Youtube: TV Consumption Reborn & Reincarnated!


Technology constantly changes. It's designed to make our lives easier, or so they say. As consumers, we're obliged to own the next best thing. Of course, we've entered the digital age in a blink of an eye. 10 years ago, the YouTube generation began. (Man, I feel old!) YouTube was the first of its kind. No other platform offered individuals the opportunity to independently broadcast video content easily. A year after it's launch, the video sharing website was bought by Google for $1.65bn.

The freedom to produce and post an independent production is the backbone to it's success and it's USP. Professor of Twentieth Century Art and Film at Maryland university, and author of 'The DVD Novel: How The Way We Watch Television Changed The Television We Watch' (2012), Greg Metcalf agrees;

“YouTube is an entire library’s worth of content, except it’s a library made for you, so it has many things that a library will not have, and you don’t have to read it, you can watch and listen. (Including listening to recordings of books you’ve been assigned for classes and, increasingly, movies of the books you’ve been assigned for classes.) But it also will teach you things that you want to know how to do, not just things adult think you should know how to do.” He says.

There are few limitations to content on Youtube.  It’s a win, win situation for the platform because convenience is what matters; it’s a premise that lies deep within it's roots. “Youtube wants you have a voice!” Metcalf believes.

The use of the Internet has allowed convenience to be the norm for the new generation of consumers. Without generalizing it too much, digitalisation in my opinion is genius, because of the ease of use! 

“You can always find something you’d be interested in watching on YouTube and it’s available at any time and almost anywhere you might be." 

 As I mentioned earlier, Youtube presents individuals with endless opportunities. It’s an all access pass to the American Dream. All you need is a Youtube channel.

In five years PewDiePie has become a mainstream name on Youtube. His unique flare for gaming and playthroughs, with the addition of comedy has earned him a total of 35,834,530 subscribers. Why shouldn’t he be a prime example?

Justin Bieber’s star shone bright when he sang covers and posted them onto Youtube for the world to see. Love him or hate him, he's now considered a mainstream pop star.  

All things considered, does this mean content we find on a digital media platform like YouTube is far superior than a TV broadcast? Well, not necessarily, according to Metcalf; 

"I would argue it is as unfair to compare YouTube programming with television as it would be to compare a Hollywood blockbuster like The Avengers with a Derek Jarman film like Wittgenstein or Blue. They are trying to do different things, they shouldn’t be judged by the same standard..."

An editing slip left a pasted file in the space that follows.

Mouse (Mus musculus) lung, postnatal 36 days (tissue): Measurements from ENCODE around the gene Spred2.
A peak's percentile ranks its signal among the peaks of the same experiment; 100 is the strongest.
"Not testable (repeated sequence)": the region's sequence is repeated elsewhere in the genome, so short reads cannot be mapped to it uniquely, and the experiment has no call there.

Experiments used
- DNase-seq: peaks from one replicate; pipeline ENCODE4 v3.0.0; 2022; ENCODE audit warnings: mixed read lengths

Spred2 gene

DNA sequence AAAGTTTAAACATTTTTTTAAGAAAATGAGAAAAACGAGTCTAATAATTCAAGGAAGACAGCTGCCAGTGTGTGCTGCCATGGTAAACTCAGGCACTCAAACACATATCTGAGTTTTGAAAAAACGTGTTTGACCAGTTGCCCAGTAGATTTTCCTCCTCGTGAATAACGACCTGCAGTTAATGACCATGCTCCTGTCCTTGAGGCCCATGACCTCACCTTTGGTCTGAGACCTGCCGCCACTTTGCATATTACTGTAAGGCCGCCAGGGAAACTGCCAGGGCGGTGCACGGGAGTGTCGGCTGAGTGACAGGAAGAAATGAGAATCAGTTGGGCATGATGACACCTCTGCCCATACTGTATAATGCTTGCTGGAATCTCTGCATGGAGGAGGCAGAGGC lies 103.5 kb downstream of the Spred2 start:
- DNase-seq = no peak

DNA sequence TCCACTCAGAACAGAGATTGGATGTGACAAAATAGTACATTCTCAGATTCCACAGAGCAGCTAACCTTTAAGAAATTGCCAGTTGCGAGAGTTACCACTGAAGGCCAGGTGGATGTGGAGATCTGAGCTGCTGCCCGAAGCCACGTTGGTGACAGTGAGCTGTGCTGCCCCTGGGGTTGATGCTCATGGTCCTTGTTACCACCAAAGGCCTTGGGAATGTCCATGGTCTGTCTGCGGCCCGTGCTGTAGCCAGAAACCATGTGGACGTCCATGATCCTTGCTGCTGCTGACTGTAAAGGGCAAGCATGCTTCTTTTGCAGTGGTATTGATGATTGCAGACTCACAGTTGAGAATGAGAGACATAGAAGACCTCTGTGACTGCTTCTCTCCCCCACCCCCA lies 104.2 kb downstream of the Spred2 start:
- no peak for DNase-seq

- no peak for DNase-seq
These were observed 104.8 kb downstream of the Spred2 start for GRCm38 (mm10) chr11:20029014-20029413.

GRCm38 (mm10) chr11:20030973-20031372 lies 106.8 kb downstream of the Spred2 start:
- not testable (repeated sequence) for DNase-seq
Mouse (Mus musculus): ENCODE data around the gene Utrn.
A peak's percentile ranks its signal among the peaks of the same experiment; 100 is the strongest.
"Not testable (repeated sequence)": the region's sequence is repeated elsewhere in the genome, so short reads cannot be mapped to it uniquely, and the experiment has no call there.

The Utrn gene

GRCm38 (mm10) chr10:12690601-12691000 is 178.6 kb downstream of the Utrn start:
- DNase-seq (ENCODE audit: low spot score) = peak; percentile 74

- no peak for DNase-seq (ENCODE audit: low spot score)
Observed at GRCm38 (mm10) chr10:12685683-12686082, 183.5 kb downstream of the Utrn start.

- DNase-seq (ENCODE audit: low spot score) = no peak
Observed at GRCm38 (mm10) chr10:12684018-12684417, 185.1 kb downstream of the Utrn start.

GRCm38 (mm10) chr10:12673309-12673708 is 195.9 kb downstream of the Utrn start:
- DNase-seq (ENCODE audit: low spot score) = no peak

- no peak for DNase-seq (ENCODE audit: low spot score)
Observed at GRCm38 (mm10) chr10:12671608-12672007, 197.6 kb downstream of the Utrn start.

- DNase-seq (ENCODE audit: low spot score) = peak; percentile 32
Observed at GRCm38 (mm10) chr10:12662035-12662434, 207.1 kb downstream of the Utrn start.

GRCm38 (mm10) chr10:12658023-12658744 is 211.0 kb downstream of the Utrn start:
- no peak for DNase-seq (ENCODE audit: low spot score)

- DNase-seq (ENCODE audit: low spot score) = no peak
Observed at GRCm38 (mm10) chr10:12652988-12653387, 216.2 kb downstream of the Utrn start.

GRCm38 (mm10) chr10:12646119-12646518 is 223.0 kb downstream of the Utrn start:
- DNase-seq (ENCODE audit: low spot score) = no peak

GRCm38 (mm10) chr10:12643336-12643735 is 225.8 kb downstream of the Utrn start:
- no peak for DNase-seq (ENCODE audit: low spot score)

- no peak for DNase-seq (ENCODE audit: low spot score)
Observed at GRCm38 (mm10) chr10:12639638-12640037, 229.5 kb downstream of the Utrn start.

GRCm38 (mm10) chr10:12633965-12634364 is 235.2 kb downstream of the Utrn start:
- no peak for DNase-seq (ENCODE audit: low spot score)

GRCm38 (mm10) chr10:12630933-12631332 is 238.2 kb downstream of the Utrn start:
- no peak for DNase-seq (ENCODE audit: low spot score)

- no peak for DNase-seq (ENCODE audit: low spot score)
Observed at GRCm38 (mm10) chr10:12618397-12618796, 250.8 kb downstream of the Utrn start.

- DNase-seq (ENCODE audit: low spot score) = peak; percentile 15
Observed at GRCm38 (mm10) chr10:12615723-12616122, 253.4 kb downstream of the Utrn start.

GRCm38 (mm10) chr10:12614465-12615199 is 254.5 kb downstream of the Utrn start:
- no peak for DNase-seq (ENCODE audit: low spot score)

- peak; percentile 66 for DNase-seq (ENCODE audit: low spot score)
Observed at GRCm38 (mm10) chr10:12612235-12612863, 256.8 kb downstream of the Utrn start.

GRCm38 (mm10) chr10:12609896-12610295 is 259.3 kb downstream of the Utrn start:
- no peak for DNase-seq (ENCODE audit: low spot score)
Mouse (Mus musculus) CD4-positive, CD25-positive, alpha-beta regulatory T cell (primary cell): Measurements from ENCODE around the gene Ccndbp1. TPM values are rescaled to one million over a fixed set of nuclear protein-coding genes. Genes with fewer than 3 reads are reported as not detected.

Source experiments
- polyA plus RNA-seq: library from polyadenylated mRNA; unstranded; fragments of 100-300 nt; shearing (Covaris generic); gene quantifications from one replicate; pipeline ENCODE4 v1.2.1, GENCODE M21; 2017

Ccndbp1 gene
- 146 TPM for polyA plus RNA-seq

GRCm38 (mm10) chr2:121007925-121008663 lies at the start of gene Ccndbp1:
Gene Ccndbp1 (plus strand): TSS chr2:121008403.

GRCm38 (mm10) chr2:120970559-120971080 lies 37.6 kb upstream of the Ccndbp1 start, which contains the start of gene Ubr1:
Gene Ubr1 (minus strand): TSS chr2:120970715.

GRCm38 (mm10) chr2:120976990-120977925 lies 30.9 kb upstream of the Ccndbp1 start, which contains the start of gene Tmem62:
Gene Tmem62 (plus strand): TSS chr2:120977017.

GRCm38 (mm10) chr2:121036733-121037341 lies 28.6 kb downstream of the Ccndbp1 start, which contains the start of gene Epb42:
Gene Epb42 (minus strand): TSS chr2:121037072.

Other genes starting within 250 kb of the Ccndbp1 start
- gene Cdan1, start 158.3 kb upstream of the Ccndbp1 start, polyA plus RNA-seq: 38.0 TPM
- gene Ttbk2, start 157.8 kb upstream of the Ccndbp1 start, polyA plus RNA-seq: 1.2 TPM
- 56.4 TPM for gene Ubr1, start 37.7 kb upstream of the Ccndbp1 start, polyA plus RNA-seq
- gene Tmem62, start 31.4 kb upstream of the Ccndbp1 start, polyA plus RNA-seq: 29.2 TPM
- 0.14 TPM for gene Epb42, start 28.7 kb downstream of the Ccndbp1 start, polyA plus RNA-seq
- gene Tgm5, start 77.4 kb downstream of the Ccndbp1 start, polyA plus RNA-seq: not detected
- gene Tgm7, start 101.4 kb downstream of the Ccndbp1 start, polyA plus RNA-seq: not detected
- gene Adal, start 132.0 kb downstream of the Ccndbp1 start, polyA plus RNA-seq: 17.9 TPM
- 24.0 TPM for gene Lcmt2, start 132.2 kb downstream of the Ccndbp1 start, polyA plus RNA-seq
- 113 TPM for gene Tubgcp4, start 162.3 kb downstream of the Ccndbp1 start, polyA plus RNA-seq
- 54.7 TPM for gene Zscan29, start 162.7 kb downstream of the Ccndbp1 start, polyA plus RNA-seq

"One of the key things about it is that it largely removes the “gatekeepers” who determine what is good enough to get on television or into film theatres..." Metcalf explains.

He continues and starts to unveil the supposed democracy behind Youtube.

"The key to YouTube is it is democratic (well, democratic within corporate restrictions and copyright takedown notices)." 

Thus, the consumer suffers. Content production is on a budget, which equates to low production value, not to mention poor quality. This results in low advertising revenue and undervalued content creators who are penalised for their efforts, when they don't fit certain guidelines. It honestly feels like a game of rock, paper, scissors!

"...The YouTube generation has learned – not just from YouTube – that anything online should be free..." 

Audiences now have the luxury to watch what they want, when they want. Therefore, it wouldn’t be fair to compare Youtube’s content to television broadcasting because ultimately, Youtube needs to follow the marketing strategy of competitors like Netflix, Amazon Instant Video, and Blinkbox. Youtube is at its best when it offers snippets of our favourite content.

Hello, World!

Hello, World!

Metcalf says it all; “…Television is trying to be more like YouTube and YouTube (and Netflix and Amazon) are trying to be more like television. …of course, Netflix and Amazon have gotten into full production of television series – some much better than most broadcast television – House of Cards, Orange is the New Black, Bosch, Alpha House – and some not so much…So far, YouTube’s attempts at quality television-like content has continued in the model of profiting from content it doesn’t have to pay for, focusing on creating premium channels where creators pay for their own content for the possibility of a cut of the advertising revenue later on down the road.” 

 Metcalf describes the Youtube generation as something that’s constant, convenient, satisfactory and instant.

“…Only highlights make for good YouTube but weak narrative. There are several television shows I dearly love of which I have never watched an episode. Instead I watch clips of them on YouTube when an aggregation site posts a link and tells me to check out the best part of the show.” 

 So, what happens next? Well, it all comes back to content creators being undervalued and underrated.

To conclude, we’re rapidly moving to what I like to call ‘contactless content’. Technology has made the impossible possible! inevitably, media will continue to use this instant digital platform to engage with and enhance the experience of consumers.